Acute Liver Injury

Poorly defined, but generally accepted as an acute elevation in AST, ALT, and/or INR without observed hepatic encephalopathy. This is different from Acute Liver Failure, which is defined as an INR > 1.5 with observed hepatic encephalopathy in the setting of a previously normal liver.

R-Ratio Calculation (1): (ALT / UNL ALT) / (Alk Phos / UNL Alk Phos)

  • Cholestatic Pattern: R-Ratio < 2
  • Hepatocellular Pattern: R-Ratio > 5

Differential Diagnosis

AST and ALT > 1,000

  • Ischemic
    • Secondary to hypotension/shock
    • Diagnosis: Clinical picture and ruling out of the etiologies below
    • Management: Treat hypotension as well as underlying etiology of shock (see Shock)
  • Hepatic Infarction
    • Secondary to arterial thrombosis/embolism, most commonly after liver transplant
    • Diagnosis: RUQ Ultrasound with Doppler followed by CT imaging
    • Management: Identify potential sources of emboli (atrial fibrillation, infective endocarditis, etc.) or hypercoagulability (see Coagulation).
    • Re-transplantation is gold standard of treatment, but other options include arterial reconstruction, surgical thrombectomy, and radiologically guided thrombolysis (2)
  • Portal Vein Thrombosis
    • Diagnosis: RUQ Ultrasound with Doppler
    • Management: Anticoagulation with either enoxaparin or warfarin for patients with acute thromboses. DOACs still under investigation. Benefit of anticoagulation less clear in chronic thromboses or in those who are asymptomatic and without a cancer diagnosis (3)
  • Budd-Chiari Syndrome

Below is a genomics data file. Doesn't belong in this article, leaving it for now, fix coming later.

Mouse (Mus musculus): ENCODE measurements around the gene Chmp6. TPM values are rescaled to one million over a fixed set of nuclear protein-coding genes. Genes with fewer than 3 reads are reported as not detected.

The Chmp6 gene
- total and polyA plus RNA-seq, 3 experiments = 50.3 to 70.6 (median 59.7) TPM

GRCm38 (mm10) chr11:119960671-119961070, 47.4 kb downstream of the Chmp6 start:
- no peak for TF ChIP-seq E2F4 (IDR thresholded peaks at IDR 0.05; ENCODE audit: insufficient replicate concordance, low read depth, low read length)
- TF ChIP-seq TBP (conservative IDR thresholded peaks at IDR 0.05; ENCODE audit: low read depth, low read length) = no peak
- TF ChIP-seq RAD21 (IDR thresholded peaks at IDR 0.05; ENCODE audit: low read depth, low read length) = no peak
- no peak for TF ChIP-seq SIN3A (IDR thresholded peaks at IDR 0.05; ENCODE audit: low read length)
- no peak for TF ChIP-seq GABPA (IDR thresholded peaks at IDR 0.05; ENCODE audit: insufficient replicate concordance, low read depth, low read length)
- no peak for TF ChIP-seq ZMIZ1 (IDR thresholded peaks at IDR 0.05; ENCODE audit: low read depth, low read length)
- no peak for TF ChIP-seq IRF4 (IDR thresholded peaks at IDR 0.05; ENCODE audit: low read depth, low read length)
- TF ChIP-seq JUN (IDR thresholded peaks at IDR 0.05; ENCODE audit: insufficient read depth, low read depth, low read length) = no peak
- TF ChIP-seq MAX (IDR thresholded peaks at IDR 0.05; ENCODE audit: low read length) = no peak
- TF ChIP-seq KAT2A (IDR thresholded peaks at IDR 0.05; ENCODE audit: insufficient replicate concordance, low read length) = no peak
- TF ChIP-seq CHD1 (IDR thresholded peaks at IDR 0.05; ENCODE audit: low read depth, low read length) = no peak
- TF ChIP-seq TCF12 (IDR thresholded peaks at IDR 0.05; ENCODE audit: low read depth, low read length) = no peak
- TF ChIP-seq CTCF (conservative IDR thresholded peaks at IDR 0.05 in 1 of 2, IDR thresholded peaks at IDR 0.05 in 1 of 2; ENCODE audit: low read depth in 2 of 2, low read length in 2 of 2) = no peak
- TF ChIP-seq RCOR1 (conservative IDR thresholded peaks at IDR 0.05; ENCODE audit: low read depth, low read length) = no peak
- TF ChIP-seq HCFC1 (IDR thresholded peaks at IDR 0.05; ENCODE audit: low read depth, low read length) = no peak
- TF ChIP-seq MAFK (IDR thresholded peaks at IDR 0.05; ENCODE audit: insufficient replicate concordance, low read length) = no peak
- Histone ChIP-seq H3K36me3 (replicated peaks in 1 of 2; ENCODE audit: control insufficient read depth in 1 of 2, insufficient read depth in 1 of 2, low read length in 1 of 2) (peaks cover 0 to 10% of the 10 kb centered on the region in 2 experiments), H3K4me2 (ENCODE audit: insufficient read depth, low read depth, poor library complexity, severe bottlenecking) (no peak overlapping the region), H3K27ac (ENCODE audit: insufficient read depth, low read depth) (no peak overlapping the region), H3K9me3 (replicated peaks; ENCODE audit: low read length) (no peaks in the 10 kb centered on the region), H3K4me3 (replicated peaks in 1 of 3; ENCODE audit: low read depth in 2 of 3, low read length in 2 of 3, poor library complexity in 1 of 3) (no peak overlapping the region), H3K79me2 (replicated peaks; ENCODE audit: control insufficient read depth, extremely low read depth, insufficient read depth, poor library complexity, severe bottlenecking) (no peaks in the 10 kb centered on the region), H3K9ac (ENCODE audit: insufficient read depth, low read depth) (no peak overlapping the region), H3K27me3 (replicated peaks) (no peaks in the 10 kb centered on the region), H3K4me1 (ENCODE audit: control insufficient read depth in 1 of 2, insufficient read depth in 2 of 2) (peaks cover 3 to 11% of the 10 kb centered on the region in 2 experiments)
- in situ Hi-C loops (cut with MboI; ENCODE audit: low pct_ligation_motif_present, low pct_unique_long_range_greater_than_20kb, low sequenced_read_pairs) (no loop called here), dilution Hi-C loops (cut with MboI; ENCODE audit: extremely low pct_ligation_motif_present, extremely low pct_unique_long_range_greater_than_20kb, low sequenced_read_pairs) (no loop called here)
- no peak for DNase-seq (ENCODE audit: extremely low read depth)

• Hepatic Vein Obstruction, usually from VTE
    • Diagnosis: RUQ Ultrasound with Doppler
    • Management: Anticoagulation with enoxaparin or warfarin (DOACs may be considered), thrombolysis can be considered, and percutaneous angioplasty may be considered if thrombolysis is contraindicated or if it is unsuccessful (4)
  • Autoimmune Hepatitis
    • Diagnosis: ANA, anti-smooth muscle Ab, elevated IgG, and biopsy
    • Management: Prednisolone or prednisone with azathioprine. Steroids can be tapered after AST, ALT, and IgG normalize and patient can be maintained on azathioprine (or Mycophenolate if TPMT deficient) (5)
  • Drug-induced (Acetaminophen, TB medications, antibiotics, etc.)
    • Diagnosis: Acetaminophen level, history
    • Management: Discontinue offending medication. NAC for Acetaminophen overdose if deemed appropriate per nomogram.
  • Viral Hepatitis
    • Diagnosis: Viral serologies (For further, including management, see Viral Hepatitis)
  • Acute Choledocholithiasis
    • Diagnosis: RUQ U/S, CT A/P with contrast, MRCP
    • Management: ERCP with stone retrieval +/- stent placement

AST and ALT <1,000

  • Any of the above may also cause milder elevations
  • Acute Alcohol use
    • Diagnosis: Clinical, EtOH levels
    • Management: Supportive, monitor for withdrawal symptoms
  • NAFLD/NASH
    • Diagnosis: Optimally a biopsy, but realistically usually on the basis of ruling out other liver disease and looking at the clinical picture
    • Management: Weight loss and exercise
  • Hemochromatosis
    • Diagnosis: Ferritin > 200 μg/L, % Iron Saturation > 45%: Obtain genotype testing C282Y HFE mutation (6)